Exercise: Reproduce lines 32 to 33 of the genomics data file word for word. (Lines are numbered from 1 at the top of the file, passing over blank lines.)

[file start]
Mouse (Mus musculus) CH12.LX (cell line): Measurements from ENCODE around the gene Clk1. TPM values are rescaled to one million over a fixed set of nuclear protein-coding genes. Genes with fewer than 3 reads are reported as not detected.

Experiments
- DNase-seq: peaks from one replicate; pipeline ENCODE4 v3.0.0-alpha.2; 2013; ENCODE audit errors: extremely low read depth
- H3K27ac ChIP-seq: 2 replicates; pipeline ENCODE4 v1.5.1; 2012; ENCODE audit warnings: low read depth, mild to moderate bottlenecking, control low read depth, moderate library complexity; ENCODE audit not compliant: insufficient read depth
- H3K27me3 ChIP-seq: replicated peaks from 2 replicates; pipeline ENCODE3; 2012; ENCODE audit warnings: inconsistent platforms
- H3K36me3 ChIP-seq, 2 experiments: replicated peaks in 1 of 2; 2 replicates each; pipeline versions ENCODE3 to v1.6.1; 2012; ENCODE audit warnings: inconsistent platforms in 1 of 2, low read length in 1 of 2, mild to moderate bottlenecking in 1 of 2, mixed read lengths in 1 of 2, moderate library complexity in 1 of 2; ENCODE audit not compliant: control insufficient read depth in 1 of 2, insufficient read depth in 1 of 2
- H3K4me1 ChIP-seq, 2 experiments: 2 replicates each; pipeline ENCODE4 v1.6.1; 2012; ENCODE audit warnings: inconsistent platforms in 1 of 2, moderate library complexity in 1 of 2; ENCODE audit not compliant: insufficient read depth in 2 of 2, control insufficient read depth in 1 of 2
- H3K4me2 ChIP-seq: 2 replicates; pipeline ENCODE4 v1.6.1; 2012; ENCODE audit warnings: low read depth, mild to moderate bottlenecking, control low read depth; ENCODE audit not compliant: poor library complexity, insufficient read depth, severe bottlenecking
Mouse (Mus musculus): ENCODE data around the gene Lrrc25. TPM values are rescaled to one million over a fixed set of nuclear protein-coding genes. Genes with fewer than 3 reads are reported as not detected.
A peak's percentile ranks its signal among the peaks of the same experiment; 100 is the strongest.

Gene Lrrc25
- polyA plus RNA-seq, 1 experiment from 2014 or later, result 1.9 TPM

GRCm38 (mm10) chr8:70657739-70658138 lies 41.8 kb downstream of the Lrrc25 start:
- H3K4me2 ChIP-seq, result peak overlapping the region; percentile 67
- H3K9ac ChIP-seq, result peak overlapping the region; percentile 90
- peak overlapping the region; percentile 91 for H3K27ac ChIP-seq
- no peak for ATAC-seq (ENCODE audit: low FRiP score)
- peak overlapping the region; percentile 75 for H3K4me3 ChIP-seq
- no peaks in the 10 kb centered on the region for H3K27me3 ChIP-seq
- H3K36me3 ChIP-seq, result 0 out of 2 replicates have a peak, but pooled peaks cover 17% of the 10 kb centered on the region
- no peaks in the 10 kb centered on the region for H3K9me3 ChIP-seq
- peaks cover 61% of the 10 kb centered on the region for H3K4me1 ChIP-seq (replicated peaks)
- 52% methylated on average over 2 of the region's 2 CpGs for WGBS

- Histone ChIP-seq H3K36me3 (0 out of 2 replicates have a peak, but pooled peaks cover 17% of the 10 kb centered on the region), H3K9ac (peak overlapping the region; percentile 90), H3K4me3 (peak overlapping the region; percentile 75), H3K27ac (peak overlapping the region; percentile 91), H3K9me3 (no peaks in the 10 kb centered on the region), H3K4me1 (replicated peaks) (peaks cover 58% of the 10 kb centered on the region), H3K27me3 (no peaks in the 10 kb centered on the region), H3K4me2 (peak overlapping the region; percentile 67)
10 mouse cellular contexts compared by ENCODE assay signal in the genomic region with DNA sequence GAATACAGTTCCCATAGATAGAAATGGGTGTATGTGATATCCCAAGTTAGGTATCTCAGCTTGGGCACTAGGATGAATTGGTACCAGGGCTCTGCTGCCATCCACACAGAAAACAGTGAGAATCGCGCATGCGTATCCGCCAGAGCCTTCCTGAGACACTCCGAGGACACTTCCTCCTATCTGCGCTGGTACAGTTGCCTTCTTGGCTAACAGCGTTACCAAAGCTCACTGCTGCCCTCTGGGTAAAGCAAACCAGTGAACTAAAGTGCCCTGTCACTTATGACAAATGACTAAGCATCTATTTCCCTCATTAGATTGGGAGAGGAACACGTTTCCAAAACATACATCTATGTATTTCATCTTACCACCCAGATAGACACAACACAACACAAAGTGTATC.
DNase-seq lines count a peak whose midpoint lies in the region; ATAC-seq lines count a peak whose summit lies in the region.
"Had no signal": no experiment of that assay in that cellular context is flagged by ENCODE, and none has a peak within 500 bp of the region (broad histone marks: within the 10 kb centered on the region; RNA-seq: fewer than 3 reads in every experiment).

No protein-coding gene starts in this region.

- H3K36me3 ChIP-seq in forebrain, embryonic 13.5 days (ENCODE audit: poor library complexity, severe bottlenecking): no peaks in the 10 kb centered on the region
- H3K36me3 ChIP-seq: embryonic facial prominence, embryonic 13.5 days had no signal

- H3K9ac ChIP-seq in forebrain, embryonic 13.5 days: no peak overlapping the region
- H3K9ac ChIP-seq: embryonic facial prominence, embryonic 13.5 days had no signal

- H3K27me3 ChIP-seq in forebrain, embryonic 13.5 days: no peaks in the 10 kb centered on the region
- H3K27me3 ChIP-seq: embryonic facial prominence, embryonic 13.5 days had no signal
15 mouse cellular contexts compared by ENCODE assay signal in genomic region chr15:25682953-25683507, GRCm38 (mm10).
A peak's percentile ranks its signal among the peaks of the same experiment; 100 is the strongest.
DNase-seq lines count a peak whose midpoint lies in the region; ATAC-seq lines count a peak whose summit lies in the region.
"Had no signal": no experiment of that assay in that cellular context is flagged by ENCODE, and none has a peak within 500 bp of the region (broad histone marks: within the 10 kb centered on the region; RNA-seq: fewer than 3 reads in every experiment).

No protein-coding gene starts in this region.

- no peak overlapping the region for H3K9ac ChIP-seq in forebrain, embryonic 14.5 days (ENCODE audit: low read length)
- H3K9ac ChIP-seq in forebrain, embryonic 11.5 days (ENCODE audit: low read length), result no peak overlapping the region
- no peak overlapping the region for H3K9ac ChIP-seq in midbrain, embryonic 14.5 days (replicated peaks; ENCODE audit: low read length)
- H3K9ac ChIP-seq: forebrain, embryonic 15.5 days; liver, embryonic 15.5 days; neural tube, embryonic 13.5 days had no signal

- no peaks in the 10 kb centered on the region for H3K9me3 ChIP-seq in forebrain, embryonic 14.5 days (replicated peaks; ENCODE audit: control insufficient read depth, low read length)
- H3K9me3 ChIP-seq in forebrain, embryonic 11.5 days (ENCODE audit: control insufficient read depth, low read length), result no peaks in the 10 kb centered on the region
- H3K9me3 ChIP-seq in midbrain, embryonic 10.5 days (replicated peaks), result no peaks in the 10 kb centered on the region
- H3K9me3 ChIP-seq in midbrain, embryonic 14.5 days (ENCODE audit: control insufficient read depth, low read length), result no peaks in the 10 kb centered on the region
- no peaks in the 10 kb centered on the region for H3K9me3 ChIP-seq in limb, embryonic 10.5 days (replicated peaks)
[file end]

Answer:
- H3K9ac ChIP-seq: embryonic facial prominence, embryonic 13.5 days had no signal

- H3K27me3 ChIP-seq in forebrain, embryonic 13.5 days: no peaks in the 10 kb centered on the region